FDA is not only responsible for the protection of citizens and consumers, but
also is an active partner with industries such as food, pharmaceuticals, medical
devices, etc., in pursuit of industry best practices.
billion of imports of pharmaceuticals enter this country every year.
pressure is on from consumers and industry to protect their own interests. These
represent sometimes conflicting goals of protection. Protect the consumer, yet
protect brand integrity and the more political objectives (protect my profit
margins). FDA and its stakeholders and lobbyists, and the ecosystems of industries
around it have been actively pursuing how various information technology initiatives
can enable and mutually support these goals.
18, 2004—the U.S. Food and Drug Administration released its final report today
on ways to reduce the counterfeiting of prescription drugs. The report's recommendations
include the use of RFID technology to create a "pedigree"—a secure record
documenting that the drug was manufactured and distributed under safe and
FDA said: "The adoption and common use of reliable track and trace technology
would help secure the integrity of the drug supply chain by providing an accurate
drug "pedigree" which is a secure record documenting that the drug was manufactured
and distributed under safe and secure conditions." The implication? The industry
needs to track information like drug name, dosage, container number and size,
lot and control numbers, transaction history, etc.
HDMA said: "The Healthcare Distribution Management Association (HDMA) strongly
supports the U.S. Food and Drug Administration's Final Report on combating
counterfeit drugs, particularly the agency's recommendations for technology-based
solutions for the electronic tracking, tracing, and authenticating of pharmaceuticals."
Public Health Security and Bioterrorism Preparedness and Response Act of 2002
(Title III, Subtitle A Protection of Food Supply) requires establishment
and maintenance of records to identify immediate previous sources and immediate
subsequent recipients of food.
whole industry, from manufacturers, distributors, providers, retailers, and
even patients, has a world of value that can be addressed from RFID solutions.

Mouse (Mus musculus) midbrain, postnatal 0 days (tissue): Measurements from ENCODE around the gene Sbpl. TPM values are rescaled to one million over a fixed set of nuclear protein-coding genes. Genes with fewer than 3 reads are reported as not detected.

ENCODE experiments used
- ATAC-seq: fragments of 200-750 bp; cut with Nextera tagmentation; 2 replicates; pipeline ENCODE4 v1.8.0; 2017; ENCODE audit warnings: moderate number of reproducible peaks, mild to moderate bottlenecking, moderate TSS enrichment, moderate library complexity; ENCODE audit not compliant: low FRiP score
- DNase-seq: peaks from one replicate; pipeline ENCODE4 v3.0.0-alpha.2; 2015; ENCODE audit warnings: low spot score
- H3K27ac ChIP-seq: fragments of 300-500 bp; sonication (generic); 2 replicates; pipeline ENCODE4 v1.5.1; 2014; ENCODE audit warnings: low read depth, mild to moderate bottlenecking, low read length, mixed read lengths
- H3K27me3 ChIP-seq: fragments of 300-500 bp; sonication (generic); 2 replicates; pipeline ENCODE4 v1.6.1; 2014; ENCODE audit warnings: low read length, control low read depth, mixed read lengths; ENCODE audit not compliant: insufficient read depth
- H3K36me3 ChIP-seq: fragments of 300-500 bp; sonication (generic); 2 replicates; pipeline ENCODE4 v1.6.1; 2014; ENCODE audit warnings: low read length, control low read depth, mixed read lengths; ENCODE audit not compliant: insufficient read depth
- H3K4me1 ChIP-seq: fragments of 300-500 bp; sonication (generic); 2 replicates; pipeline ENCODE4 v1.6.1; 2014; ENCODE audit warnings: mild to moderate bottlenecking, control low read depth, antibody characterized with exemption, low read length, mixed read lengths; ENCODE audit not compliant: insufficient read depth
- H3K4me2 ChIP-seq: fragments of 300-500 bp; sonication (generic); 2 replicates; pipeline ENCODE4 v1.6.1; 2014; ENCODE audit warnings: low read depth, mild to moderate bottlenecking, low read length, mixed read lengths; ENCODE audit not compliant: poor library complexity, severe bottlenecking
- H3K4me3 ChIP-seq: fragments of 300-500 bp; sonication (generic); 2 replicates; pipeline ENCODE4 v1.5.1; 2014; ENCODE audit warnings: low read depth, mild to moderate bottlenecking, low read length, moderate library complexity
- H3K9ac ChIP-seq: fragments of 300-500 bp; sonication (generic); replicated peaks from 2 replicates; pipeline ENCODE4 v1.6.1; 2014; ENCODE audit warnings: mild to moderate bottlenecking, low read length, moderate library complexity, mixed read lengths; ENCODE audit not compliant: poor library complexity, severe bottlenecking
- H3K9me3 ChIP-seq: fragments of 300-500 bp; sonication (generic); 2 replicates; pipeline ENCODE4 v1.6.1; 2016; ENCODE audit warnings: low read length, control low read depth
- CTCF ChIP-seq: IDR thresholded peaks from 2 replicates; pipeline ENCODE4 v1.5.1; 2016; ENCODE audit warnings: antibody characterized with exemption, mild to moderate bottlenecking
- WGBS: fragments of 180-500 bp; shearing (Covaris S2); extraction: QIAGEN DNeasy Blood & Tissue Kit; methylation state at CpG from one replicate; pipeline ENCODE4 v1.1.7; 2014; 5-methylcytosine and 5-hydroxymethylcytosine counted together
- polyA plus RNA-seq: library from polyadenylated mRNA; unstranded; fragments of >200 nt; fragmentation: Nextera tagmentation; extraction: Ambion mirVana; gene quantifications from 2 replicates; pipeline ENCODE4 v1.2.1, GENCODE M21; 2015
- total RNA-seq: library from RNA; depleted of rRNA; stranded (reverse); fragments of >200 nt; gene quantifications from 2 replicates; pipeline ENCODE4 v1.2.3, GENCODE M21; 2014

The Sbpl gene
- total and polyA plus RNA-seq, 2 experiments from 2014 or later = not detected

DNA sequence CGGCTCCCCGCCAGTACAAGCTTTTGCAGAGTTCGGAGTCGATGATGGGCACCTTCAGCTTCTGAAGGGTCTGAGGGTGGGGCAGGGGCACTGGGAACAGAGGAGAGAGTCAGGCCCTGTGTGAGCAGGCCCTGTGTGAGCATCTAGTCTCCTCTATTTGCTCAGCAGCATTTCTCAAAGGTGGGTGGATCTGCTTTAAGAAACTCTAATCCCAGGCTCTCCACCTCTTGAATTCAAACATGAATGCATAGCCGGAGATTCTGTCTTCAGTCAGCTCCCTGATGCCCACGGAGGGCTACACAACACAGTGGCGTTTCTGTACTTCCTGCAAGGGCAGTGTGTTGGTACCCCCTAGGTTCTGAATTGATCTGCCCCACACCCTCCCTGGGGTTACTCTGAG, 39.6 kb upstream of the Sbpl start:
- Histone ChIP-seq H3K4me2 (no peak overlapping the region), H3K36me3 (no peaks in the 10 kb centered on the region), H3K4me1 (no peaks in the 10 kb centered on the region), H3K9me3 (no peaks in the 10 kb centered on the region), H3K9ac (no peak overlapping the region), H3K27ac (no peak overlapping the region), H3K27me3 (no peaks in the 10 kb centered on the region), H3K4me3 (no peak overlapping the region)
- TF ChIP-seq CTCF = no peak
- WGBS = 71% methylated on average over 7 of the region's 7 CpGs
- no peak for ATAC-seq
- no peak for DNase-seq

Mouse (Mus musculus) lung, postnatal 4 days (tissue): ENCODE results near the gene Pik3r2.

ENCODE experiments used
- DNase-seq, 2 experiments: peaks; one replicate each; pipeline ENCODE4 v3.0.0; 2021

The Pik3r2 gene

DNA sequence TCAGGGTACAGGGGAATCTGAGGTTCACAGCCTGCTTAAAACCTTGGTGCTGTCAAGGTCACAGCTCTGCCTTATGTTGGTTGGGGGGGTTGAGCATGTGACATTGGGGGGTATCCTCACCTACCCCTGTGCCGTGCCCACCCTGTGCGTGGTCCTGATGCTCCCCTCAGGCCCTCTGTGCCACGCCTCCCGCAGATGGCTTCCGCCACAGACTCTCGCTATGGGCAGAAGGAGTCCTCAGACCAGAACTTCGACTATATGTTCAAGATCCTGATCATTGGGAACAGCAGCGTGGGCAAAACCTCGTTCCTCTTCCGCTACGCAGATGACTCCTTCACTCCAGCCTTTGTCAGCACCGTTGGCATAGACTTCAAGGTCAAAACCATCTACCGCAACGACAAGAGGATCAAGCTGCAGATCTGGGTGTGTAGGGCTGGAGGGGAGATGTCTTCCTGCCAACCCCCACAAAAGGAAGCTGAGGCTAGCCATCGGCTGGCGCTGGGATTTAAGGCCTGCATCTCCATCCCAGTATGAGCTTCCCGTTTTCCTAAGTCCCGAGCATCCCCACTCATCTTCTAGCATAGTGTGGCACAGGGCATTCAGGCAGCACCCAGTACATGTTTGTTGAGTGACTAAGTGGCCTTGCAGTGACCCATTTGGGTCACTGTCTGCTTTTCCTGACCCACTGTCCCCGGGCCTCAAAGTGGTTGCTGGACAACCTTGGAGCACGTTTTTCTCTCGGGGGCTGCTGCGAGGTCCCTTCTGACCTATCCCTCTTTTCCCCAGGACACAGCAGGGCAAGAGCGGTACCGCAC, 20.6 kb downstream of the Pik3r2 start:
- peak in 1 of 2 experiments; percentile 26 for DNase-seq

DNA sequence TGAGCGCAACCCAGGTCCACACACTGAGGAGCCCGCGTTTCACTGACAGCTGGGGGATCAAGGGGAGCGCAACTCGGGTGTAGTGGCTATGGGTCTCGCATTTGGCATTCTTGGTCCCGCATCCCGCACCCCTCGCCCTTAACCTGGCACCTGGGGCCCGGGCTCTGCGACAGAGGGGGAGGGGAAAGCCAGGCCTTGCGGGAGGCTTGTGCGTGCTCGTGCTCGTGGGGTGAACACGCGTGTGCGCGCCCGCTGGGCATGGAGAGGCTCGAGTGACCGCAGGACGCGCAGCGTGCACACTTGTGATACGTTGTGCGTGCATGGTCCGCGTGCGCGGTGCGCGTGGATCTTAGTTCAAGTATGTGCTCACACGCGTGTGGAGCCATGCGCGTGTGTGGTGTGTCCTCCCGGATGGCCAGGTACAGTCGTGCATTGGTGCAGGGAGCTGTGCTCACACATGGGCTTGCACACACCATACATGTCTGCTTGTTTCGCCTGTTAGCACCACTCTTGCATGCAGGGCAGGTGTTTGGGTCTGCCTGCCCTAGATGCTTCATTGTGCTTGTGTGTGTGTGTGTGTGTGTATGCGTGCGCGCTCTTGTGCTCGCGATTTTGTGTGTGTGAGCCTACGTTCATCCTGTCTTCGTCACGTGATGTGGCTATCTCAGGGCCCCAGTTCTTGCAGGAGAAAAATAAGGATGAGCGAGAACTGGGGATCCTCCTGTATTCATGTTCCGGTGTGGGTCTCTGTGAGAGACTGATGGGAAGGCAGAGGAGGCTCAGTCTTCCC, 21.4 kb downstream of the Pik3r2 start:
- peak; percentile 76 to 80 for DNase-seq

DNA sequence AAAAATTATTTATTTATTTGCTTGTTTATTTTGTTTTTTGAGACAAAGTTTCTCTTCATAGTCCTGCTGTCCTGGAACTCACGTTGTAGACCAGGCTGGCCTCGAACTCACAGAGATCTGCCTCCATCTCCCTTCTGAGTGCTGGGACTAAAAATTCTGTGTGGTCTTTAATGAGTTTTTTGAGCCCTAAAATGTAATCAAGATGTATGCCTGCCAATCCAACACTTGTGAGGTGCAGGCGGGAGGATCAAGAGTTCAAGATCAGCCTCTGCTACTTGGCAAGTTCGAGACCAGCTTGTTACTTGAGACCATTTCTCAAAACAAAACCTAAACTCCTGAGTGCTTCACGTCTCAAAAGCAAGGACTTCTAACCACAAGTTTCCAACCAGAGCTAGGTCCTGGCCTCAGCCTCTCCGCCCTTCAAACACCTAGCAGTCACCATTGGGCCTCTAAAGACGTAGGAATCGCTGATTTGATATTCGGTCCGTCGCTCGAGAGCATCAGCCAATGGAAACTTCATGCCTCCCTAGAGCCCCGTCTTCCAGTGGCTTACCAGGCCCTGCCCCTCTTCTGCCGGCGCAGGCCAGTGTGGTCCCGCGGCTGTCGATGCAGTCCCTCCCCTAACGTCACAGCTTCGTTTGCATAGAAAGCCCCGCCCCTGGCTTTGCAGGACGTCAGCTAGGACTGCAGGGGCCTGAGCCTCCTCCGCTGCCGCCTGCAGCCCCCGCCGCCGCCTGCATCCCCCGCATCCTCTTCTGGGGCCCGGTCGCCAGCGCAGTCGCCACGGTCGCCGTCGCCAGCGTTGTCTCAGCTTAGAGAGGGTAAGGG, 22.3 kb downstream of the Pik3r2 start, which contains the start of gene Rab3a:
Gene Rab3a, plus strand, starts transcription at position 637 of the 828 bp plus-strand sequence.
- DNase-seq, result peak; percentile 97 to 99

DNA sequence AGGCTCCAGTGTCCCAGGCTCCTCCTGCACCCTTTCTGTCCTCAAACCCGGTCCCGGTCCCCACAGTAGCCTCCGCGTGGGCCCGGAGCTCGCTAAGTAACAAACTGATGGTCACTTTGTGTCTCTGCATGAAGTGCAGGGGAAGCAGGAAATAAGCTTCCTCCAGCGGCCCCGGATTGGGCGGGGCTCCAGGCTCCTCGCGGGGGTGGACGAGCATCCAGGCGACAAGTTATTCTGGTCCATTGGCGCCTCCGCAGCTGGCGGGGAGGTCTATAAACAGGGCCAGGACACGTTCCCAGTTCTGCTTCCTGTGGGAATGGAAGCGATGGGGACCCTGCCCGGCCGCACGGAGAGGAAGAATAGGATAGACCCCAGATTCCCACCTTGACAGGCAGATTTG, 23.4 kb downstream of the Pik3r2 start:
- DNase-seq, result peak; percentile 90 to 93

mandates for non-tampering of products.
Brand protection—big pharmaceutical concern about US imports of drugs from
cheaper overseas sources.
Product pedigree tracking—lifetime tracking of product from batch or lot through
final sale, use, and disposal.
Supply chain efficiencies, such as ordering and replenishment, stockroom management,
FIFO use of expiring products, disposal of medical damaged, spoiled, and expired
Medical grade network and healthcare provider effectiveness and costs, which
includes keeping expensive equipment repaired and in use (and locatable!);
doctor productivity (the average doctor touches 600 documents a day!); and
moving paperwork and information through the entire healthcare network to
speed up admin processes.
Worker productivity and efficiencies.
Patient care and protection.
has quadrupled its counterfeiting investigations from 1998 to 2002.
$12 billion annual loss to counterfeit pharmaceuticals.
Pharmaceutical counterfeiting range from 2 to 7 percent rising to 80 percent
in some countries.
Approximately 1,300 recalls were processed in 2001.
Distributors and manufacturers cited out-of-stock for 8 percent that could
not be fulfilled.
Industry-wide returns worth $2 billion occur annually.
Cost of diverted medications: $1 billion annually.
Number of on-line pharmacies registered and verified by the National Board
of Pharmacy's VIPPS program: 1.3 percent.
rapid adoption of RFID technology in the healthcare market is a major strategic
initiative for HDMA and its members", said Lisa Clowers, Vice President of Supply
Chain Processes and Technology at the Healthcare Distribution Management Association
FIGURE 2-HEALTHCARE VALUE CHAIN
about it. The government inspection process' has always been a bit
scandalous, with inspection processes being years behind. But RF-enabled business
processes allow the item count and scope of what can be inspected, understood,
etc., to go exponentially higher, protecting citizens, and yet adding
value to business as well.
RFID Power in the Value Chain
real power of RFID is unleashed in industry-wide implementations. And healthcare
products—FDA-regulated products—are sold through retailers as well, so these
food, pharmaceutical, and device companies have multiple value chains and customers
to serve, and are already getting on the band wagon, from supply chain applications,
to deal with FIFO effectiveness and product pedigree issues. New FDA mandates
will just enhance and escalate the interest and value for this industry.
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